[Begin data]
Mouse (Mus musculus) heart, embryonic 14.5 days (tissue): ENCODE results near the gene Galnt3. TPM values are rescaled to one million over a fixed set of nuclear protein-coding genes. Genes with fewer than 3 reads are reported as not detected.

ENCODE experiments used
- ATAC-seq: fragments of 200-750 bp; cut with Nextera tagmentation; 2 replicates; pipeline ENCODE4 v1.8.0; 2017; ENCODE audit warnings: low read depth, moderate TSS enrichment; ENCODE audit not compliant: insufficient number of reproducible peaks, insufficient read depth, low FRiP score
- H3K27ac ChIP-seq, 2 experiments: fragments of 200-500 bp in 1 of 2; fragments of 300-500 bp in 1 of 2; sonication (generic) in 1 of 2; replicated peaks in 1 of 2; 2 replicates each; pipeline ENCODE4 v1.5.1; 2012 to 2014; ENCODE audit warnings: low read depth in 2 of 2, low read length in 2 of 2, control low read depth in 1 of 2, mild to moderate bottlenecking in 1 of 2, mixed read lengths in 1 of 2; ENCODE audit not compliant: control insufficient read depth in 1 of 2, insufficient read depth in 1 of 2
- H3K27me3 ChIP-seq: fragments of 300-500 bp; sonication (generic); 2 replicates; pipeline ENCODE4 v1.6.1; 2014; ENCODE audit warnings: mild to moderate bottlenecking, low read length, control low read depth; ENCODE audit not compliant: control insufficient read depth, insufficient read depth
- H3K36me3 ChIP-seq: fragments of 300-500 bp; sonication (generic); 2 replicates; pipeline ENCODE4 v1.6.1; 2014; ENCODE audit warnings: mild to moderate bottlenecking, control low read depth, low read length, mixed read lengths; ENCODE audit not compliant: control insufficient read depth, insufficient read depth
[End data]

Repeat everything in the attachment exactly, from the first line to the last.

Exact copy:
Mouse (Mus musculus) heart, embryonic 14.5 days (tissue): ENCODE results near the gene Galnt3. TPM values are rescaled to one million over a fixed set of nuclear protein-coding genes. Genes with fewer than 3 reads are reported as not detected.

ENCODE experiments used
- ATAC-seq: fragments of 200-750 bp; cut with Nextera tagmentation; 2 replicates; pipeline ENCODE4 v1.8.0; 2017; ENCODE audit warnings: low read depth, moderate TSS enrichment; ENCODE audit not compliant: insufficient number of reproducible peaks, insufficient read depth, low FRiP score
- H3K27ac ChIP-seq, 2 experiments: fragments of 200-500 bp in 1 of 2; fragments of 300-500 bp in 1 of 2; sonication (generic) in 1 of 2; replicated peaks in 1 of 2; 2 replicates each; pipeline ENCODE4 v1.5.1; 2012 to 2014; ENCODE audit warnings: low read depth in 2 of 2, low read length in 2 of 2, control low read depth in 1 of 2, mild to moderate bottlenecking in 1 of 2, mixed read lengths in 1 of 2; ENCODE audit not compliant: control insufficient read depth in 1 of 2, insufficient read depth in 1 of 2
- H3K27me3 ChIP-seq: fragments of 300-500 bp; sonication (generic); 2 replicates; pipeline ENCODE4 v1.6.1; 2014; ENCODE audit warnings: mild to moderate bottlenecking, low read length, control low read depth; ENCODE audit not compliant: control insufficient read depth, insufficient read depth
- H3K36me3 ChIP-seq: fragments of 300-500 bp; sonication (generic); 2 replicates; pipeline ENCODE4 v1.6.1; 2014; ENCODE audit warnings: mild to moderate bottlenecking, control low read depth, low read length, mixed read lengths; ENCODE audit not compliant: control insufficient read depth, insufficient read depth